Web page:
Now, it may well be that evolutionary theory as the scientific establishment conceives it is wrong, perhaps because irreducibility complexity blocks the incremental changes evolutionary theory demands. But one feels that if evidence came to light that unequivocally contradicted the defacto-ID community’s anti-evolutionism (if such is possible) it would mean a very drastic revision of their “design vs. nature” paradigm. The kind of argument above regarding the apparently all-or-nothing existence of organic structures, although in some ways compelling, is certainly not absolutely obliging. The UD argument I have quoted regarding the holistic nature of organisms does not classify as a killer “in principle” argument against evolution. The de-facto ID community is very enamored of the metaphor of the intelligent homunculus who works like a human engineer in contradistinction to the so-called “naturalistic” evolutionary mechanisms. But there is a great irony here: If physical regimes implying reducible complexity have a mathematical existence then the computational resources needed to find and implement such a regime could be put down to an intelligent agent. Ironically then, using the very principles the de-facto ID community espouse, a workable evolution can hardly be classified as “natural” but rather very “unnatural” and moreover evidence of a designer! If the de-facto IDists are prepared to espouse an all but divine designer, such a designer could be the very means of solving the problems of selecting a physical regime where OOL and evolution work!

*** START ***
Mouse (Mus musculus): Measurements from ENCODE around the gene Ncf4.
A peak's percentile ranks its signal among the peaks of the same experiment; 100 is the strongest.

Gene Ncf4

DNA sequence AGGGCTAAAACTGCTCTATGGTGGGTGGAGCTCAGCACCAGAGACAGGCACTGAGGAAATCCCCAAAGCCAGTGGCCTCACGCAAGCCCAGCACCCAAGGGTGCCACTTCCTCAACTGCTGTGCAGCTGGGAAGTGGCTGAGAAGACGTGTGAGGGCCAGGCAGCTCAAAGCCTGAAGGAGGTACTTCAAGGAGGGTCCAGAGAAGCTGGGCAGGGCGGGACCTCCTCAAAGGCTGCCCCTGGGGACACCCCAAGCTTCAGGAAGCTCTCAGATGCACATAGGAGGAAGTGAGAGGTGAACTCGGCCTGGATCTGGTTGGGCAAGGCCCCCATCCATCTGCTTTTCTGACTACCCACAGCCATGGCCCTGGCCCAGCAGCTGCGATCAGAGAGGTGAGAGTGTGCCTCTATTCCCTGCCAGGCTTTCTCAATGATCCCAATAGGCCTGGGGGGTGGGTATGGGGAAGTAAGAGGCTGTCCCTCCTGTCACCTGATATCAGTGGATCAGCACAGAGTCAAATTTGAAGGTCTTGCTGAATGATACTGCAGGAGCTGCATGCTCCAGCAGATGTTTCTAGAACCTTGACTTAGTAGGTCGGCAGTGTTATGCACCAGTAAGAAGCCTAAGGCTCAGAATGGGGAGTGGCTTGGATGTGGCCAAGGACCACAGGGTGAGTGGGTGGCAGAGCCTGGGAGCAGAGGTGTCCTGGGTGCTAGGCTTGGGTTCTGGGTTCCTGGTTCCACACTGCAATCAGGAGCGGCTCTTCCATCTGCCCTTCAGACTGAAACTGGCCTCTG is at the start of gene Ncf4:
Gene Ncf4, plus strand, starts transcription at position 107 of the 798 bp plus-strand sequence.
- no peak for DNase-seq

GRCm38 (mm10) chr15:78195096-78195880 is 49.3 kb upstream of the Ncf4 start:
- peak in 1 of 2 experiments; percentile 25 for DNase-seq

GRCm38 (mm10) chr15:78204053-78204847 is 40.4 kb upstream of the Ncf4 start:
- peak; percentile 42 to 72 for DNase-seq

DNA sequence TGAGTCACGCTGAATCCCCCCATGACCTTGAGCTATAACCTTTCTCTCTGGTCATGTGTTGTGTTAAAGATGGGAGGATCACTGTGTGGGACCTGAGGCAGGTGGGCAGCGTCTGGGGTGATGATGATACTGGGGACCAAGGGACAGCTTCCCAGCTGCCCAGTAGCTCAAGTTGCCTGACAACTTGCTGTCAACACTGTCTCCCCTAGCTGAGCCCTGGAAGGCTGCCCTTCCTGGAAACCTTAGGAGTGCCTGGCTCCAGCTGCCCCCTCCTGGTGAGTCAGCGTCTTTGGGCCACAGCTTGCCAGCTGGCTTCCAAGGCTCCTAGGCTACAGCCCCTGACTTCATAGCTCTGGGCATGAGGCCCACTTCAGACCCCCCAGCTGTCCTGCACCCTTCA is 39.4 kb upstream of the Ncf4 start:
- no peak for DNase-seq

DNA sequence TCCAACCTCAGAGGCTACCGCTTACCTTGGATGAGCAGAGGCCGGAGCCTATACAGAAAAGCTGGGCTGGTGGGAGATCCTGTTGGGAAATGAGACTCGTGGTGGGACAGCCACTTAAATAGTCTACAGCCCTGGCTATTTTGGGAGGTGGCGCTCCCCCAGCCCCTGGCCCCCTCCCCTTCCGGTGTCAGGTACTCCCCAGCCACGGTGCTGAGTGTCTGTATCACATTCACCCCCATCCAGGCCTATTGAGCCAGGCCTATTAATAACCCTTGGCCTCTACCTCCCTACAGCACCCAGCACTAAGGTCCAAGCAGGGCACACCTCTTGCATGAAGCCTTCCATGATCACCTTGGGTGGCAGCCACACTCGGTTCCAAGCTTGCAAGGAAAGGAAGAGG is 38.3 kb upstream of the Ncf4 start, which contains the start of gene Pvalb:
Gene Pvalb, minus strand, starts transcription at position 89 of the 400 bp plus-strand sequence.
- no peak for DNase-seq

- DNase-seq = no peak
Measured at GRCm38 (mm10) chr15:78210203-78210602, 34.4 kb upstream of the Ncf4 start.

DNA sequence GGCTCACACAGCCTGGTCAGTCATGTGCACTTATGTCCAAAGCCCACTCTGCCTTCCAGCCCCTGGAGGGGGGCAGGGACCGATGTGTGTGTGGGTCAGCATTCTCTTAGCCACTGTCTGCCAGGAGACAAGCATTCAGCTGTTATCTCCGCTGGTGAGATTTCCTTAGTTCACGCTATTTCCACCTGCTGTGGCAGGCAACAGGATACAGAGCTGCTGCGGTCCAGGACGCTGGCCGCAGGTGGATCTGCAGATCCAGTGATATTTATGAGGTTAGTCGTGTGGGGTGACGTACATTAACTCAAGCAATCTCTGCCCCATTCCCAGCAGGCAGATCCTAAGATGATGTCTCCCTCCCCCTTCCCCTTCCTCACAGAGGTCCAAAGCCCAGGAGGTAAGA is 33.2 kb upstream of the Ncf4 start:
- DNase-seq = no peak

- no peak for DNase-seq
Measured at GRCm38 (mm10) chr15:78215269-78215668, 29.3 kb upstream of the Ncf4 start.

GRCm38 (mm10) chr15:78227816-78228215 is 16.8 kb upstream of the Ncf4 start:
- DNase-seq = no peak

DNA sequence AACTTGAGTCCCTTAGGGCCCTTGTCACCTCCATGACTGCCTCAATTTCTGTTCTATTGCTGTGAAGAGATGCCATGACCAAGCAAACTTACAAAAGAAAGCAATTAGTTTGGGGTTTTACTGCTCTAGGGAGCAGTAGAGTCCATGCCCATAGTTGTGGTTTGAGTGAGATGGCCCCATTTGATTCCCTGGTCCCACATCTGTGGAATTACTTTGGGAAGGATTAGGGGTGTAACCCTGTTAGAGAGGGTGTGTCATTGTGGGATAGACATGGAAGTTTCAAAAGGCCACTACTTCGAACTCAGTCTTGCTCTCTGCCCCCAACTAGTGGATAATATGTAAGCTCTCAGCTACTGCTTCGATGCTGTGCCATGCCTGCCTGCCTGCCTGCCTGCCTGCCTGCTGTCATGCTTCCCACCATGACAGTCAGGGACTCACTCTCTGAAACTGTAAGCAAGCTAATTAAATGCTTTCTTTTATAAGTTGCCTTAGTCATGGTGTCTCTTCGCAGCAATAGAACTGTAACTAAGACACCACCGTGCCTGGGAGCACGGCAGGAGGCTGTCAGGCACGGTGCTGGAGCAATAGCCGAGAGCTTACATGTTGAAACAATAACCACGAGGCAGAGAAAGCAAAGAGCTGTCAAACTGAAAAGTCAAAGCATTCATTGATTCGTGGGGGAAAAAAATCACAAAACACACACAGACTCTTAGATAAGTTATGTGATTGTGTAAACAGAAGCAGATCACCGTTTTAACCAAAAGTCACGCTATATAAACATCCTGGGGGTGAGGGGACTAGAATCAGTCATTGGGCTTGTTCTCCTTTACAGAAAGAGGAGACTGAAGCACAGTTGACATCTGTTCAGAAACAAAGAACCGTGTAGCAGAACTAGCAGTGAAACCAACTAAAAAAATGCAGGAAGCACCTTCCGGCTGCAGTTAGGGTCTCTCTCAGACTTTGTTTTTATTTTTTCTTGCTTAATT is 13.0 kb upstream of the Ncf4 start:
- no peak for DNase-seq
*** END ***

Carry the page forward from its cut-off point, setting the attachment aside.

KN, 52:  the right question to ask, in my estimation, is, “are there self-organizing processes in nature?” For if there aren’t, or if there are, but they can’t account for life, then design theory looks like the only game in town. But, if there are self-organizing processes that could (probably) account for life, then there’s a genuine tertium quid between the Epicurean conjunct of chance and necessity and the Platonic insistence on design-from-above.